From Theatre to Television

in PLSN Interview
LCT04-1.jpgAndre Huff took a unique route on his way to the world of television lighting. He started working for a lighting manufacturer, then in theatre and concert touring. His biggest challenge? Helping his clients understand that not every show can be like the Grammys. In this month’s interview, we caught up with Huff and he explained why it’s a challenge that he’s ready to (True) Grip.

DSC_0213.JPGPLSN: How did you get your start in the industry?
Andre Huff: I started lighting in high school and liked it. As I started college, my first job was at James Thomas Engineering. They were really good to me while I started college here in Knoxville (University of Tennessee), getting my lighting design degree in theatre. So, I really learned from the ground up—how to wire lamp bars, how to solder multi (cable). It was a great experience while I worked there. When I left, I worked at the theatre department. There is a LORT D (League of Resident Theatres) theatre here at the university and I worked there while I finished my degree. Then, when I graduated, I went on my first tour; the Wal-Mart Country Music Across America Tour. From there, I got a job with my first lighting company at Bandit Lites.

As a designer, do you find your experience working for a manufacturer has been of benefit to you?
When I first went to work there, straight out of high school, I’d heard of pre-rig truss but didn’t know how it worked. It helped me a lot with problem-solving. I’ve literally been there and know how lamp bars are wired. There’s a benefit to being at the manufacturer level and understanding how the truss works, how the loads work, without having a physics degree or anything. They took me under their wing and showed me the basics as I was learning how to light.

DSC_0197.JPG Now you work for True Grip & Lighting.
Yes. I freelanced for a while…True Grip & Lighting is a company that was started by a 17-year veteran cameraman of NASCAR as a grip and lighting company. While I was freelancing, I met them, and my interest was in television, so we started growing the moving light and theatrical side of television lighting when I came to work for them.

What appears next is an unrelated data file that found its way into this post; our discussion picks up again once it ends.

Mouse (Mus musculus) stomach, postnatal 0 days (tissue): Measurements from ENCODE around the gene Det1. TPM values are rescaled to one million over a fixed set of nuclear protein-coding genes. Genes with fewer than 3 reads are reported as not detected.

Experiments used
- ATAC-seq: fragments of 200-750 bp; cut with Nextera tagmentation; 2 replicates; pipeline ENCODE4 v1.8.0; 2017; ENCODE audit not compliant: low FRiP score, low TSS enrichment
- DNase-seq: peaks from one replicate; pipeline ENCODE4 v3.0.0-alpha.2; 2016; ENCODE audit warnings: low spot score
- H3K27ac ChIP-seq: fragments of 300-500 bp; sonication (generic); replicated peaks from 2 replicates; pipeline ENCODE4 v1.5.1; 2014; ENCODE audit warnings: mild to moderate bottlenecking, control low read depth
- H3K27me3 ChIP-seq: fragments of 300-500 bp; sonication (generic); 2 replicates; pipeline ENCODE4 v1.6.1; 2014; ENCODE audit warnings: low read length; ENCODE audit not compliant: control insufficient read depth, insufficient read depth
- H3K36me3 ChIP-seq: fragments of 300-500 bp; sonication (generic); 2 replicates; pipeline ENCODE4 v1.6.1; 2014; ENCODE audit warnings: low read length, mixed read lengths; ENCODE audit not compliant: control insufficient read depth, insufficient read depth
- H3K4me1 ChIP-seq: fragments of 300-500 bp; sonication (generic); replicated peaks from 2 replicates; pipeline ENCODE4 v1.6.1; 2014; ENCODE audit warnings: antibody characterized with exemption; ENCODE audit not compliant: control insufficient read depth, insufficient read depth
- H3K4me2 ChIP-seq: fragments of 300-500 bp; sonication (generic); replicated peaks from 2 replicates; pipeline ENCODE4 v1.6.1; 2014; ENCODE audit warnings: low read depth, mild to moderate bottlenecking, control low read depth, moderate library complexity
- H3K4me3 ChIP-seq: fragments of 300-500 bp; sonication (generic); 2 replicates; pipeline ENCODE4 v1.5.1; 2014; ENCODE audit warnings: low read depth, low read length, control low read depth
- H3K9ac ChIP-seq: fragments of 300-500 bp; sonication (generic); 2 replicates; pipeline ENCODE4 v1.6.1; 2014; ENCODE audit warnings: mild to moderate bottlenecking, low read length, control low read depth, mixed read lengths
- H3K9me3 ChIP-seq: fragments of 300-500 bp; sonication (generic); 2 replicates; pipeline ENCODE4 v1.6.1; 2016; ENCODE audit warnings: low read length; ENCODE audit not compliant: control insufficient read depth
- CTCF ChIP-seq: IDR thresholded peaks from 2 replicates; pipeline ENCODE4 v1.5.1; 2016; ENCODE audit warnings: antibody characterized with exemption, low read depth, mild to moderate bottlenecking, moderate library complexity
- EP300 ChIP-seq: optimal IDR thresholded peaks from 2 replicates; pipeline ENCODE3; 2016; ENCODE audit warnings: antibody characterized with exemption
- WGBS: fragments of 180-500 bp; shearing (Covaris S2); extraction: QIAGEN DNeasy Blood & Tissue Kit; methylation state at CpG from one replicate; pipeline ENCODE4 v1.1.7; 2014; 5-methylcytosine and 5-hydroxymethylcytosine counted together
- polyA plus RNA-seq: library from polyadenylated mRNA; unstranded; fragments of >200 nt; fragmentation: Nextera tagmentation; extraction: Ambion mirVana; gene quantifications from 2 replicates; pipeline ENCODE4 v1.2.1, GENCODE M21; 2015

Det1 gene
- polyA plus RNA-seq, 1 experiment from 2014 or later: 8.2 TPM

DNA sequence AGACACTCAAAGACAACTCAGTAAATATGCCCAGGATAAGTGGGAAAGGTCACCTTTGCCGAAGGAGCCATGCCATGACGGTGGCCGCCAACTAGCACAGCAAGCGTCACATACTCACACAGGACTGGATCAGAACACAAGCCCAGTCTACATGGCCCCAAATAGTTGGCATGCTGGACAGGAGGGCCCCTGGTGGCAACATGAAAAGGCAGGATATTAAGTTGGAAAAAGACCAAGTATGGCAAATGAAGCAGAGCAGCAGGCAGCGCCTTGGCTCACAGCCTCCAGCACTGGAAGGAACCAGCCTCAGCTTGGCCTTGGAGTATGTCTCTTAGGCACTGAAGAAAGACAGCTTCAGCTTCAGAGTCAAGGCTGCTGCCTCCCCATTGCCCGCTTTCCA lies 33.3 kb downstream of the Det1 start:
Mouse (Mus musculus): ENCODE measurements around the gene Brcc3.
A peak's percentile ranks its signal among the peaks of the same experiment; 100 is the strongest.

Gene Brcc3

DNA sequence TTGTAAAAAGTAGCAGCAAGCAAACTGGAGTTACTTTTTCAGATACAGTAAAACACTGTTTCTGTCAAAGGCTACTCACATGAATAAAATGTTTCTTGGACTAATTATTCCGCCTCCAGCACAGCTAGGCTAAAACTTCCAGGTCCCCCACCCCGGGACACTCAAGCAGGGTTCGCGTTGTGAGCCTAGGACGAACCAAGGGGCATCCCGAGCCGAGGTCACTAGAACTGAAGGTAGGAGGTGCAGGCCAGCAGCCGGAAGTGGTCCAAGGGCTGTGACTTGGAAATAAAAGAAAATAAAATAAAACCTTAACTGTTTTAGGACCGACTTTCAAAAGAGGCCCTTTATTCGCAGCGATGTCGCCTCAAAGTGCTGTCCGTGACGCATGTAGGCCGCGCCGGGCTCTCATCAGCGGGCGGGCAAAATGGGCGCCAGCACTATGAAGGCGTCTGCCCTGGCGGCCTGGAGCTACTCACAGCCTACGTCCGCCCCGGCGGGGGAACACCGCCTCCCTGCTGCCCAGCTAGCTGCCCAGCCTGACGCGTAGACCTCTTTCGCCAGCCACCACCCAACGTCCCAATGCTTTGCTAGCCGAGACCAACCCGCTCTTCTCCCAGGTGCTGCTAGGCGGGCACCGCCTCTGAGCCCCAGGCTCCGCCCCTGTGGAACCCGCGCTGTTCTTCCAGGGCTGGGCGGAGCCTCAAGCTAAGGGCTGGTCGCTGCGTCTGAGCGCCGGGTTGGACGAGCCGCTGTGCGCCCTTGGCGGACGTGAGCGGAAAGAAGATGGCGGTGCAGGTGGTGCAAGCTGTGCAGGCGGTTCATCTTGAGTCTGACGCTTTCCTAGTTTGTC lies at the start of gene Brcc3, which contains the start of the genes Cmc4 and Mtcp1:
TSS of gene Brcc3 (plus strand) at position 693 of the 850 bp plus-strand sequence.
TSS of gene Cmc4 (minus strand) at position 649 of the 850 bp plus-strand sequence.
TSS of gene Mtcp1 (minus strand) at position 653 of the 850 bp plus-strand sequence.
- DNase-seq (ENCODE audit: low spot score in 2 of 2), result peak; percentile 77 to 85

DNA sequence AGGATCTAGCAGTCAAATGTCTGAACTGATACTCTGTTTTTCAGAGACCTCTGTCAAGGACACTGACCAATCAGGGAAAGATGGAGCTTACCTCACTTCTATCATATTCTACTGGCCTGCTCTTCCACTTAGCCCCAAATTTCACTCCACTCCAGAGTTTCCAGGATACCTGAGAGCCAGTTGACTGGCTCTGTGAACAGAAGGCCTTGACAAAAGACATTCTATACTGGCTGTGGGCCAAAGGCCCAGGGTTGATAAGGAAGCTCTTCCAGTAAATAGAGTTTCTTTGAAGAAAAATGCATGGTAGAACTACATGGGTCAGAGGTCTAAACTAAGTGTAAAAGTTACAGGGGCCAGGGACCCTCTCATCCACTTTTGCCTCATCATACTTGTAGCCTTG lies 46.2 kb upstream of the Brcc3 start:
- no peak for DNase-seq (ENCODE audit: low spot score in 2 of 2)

Would you say that automated fixtures are becoming more prevalent in the TV world, as manufacturers design fixtures that are well suited for TV application?
Exactly. We do a lot of shows that use moving lights for ESPN, SPEED Channel, in addition to the shows that I do. And even some of those shows, like SportsCenter, are starting to add moving lights to their repertoire.

As of late, you’ve been doing a lot of work with gospel music.
Correct. Right now, it’s been the focus for where we’ve been going. What I do is more on the contemporary Christian gospel side of the market. It’s kind of where we’ve been led, and our connections are really working out.

Winterfest.JPG What’s it like designing for that?
We’re focusing on the new technologies and new tools that we need to produce those shows. The hardest thing to make people understand about the theatrical lighting—coming to the television market and the quickly-growing market of new Christian television networks—is how much money it takes. They’ll look at the Grammys and say, “I want that.” That’s the creative side of it that I like. With smaller budgets, as we grow with projects and people, it’s trying to take the smaller projects and making it look the best you can and as close to what they see when they’re seeing these larger budget shows.